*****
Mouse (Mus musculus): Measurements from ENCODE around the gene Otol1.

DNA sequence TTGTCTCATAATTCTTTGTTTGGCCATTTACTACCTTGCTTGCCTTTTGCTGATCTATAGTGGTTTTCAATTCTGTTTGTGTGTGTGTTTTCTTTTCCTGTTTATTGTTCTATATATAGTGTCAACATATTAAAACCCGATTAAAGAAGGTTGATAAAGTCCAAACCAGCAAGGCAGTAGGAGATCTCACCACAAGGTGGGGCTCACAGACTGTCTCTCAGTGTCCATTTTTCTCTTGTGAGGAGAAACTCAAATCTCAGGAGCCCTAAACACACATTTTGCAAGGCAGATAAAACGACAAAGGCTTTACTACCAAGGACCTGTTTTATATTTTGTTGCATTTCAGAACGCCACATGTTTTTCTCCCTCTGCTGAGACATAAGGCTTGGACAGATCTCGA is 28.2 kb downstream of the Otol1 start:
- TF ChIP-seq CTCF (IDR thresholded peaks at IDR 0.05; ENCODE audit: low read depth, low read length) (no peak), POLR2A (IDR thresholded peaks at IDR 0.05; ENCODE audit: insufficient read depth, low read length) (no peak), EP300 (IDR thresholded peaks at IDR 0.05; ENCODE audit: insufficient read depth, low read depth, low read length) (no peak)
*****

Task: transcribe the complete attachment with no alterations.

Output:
Mouse (Mus musculus): Measurements from ENCODE around the gene Otol1.

DNA sequence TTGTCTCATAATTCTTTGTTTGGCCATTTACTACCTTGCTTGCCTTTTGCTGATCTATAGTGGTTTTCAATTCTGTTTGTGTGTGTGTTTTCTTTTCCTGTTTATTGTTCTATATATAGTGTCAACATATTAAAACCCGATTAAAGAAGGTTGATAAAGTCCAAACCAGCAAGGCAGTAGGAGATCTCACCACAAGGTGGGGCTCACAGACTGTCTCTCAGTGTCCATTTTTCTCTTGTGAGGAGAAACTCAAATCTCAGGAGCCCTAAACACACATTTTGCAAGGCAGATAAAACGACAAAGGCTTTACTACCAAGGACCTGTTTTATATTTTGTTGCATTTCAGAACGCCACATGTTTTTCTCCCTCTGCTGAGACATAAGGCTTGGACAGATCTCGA is 28.2 kb downstream of the Otol1 start:
- TF ChIP-seq CTCF (IDR thresholded peaks at IDR 0.05; ENCODE audit: low read depth, low read length) (no peak), POLR2A (IDR thresholded peaks at IDR 0.05; ENCODE audit: insufficient read depth, low read length) (no peak), EP300 (IDR thresholded peaks at IDR 0.05; ENCODE audit: insufficient read depth, low read depth, low read length) (no peak)